Christmas in Scotland was traditionally observed very quietly because the Church of Scotland, a Presbyterian church, for various reasons[clarification needed] suppressed Christmas celebrations in Scotland after the Reformation.

Christmas Day did not become a public holiday until 1958 in Scotland, Boxing Day only in 1974.[12][13] The New Year's Eve festivity, Hogmanay, was by far the largest celebration in Scotland. The giftgiving, public holidays and feasting associated with mid-winter were traditionally held between 11 December and 6 January. However, since the 1980s, the fading of the Church's influence and the increased influences from the rest of the United Kingdom and elsewhere, Christmas and its related festivities are now nearly on par with Hogmanay and Ne'erday. Edinburgh, Glasgow and other cities now have traditional German Christmas market from late November until Christmas Eve.[14]

See also


  1. ^ Ross, Anthony (Autumn 1959). "Reformation and Repression". The Innes Review. Edinburgh: Edinburgh University Press. 10 (2): 338–381. doi:10.3366/inr.1959.10.2.338. ISSN 0020-157X. Retrieved 1 December 2011.
  2. ^ Christmas in Scotland: Christmas Around the World. World Book. 2001. pp. 23. ISBN 978-0-7166-0860-8.
  3. ^ a b "Act discharging the Yule vacance". The Records of the Parliaments of Scotland to 1707. University of St Andrews and National Archives of Scotland. Archived from the original on 19 May 2012. Retrieved 2 December 2011.
  4. ^ "Act discharging the Yule vacance". The Records of the Parliaments of Scotland to 1707. University of St Andrews and National Archives of Scotland. Archived from the original on 7 April 2014. Retrieved 2 December 2011.
  5. ^ "Act for the Christmas vacation". The Records of the Parliaments of Scotland to 1707. St Andrews: University of St Andrews and National Archives of Scotland. Retrieved 4 December 2011.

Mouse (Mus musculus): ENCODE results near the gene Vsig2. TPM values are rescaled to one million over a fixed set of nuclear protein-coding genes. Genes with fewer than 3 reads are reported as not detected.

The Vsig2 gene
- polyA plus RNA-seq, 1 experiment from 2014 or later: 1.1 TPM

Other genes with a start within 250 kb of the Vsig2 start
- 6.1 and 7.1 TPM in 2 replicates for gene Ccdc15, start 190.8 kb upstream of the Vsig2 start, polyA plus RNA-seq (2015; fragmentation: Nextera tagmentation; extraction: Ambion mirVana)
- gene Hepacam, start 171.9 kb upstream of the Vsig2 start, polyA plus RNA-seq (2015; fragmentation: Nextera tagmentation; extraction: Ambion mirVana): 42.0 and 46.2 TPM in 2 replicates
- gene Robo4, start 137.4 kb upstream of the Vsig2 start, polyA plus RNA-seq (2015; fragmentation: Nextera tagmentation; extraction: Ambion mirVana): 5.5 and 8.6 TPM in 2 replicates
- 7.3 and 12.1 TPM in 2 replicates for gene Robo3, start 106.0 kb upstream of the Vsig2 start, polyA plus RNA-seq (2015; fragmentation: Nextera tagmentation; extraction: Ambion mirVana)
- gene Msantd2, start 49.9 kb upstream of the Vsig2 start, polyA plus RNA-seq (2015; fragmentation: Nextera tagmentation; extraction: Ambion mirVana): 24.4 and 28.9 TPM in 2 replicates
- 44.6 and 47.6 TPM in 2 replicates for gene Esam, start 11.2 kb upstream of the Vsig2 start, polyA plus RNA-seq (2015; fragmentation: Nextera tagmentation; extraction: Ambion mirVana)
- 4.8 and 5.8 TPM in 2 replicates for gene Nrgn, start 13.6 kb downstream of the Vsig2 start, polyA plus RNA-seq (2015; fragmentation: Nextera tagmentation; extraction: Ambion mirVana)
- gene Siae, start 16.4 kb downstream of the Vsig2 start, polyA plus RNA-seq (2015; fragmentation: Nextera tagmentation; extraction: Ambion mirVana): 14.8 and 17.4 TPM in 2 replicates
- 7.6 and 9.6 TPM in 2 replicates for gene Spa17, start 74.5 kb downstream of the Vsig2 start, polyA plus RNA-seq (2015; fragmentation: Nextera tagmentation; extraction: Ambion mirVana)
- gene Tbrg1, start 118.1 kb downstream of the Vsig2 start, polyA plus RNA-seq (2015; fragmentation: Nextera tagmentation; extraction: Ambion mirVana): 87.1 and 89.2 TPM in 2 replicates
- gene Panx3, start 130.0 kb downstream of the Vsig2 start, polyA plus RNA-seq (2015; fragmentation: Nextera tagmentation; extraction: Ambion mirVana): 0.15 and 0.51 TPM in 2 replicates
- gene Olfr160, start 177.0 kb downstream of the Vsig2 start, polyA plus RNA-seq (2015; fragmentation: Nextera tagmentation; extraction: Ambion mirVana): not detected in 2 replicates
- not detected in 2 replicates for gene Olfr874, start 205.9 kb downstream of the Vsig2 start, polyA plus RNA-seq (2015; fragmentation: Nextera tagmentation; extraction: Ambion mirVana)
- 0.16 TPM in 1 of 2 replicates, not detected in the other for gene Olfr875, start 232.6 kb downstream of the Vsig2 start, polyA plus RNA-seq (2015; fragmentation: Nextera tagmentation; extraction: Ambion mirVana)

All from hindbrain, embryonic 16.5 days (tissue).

6. ^ Cobbett, William (1810). Cobbett's parliamentary history of England: from the Norman conquest, in 1066 to the year 1803. Bagshaw.
  7. ^ "Act discharging the Yule vacation". The Records of the Parliaments of Scotland to 1707. St Andrews: University of St Andrews and National Archives of Scotland. Archived from the original on 14 December 2013. Retrieved 4 December 2011.
  8. ^ Napier, James (1879). Folklore, or, Superstitious beliefs in the west of Scotland within this century: with an appendix, shewing the probable relation of the modern festivals of Christmas, May Day, St. John's Day, and Halloween, to ancient sun and fire worship. Paisley: Alex. Gardner. p. 190. Retrieved 2 December 2011.
  9. ^ " - Fergusson's Daft Days".
  10. ^ "Dictionary of the Scots Language:: SND :: feast".
  11. ^ "Dictionary of the Scots Language:: SND :: daft".
  12. ^ Houston, Rab; Houston, Robert Allan (2008). Scotland: a very short introduction. Very short introductions. Vol. 197. Oxford University Press. p. 172. ISBN 978-0-19-923079-2. Retrieved 4 December 2011. Christmas became a public holiday only in 1958, Boxing Day in 1974
  13. ^ "Archived copy". Archived from the original on 3 February 2009. Retrieved 3 February 2009.{{cite web}}: CS1 maint: archived copy as title (link)
  14. ^ "Traditional German Christmas Market" Archived 2011-12-13 at the Wayback Machine Edinburgh's Christmas. Retrieved during the pre-festive season 2011.
This page was last edited on 31 December 2021, at 12:51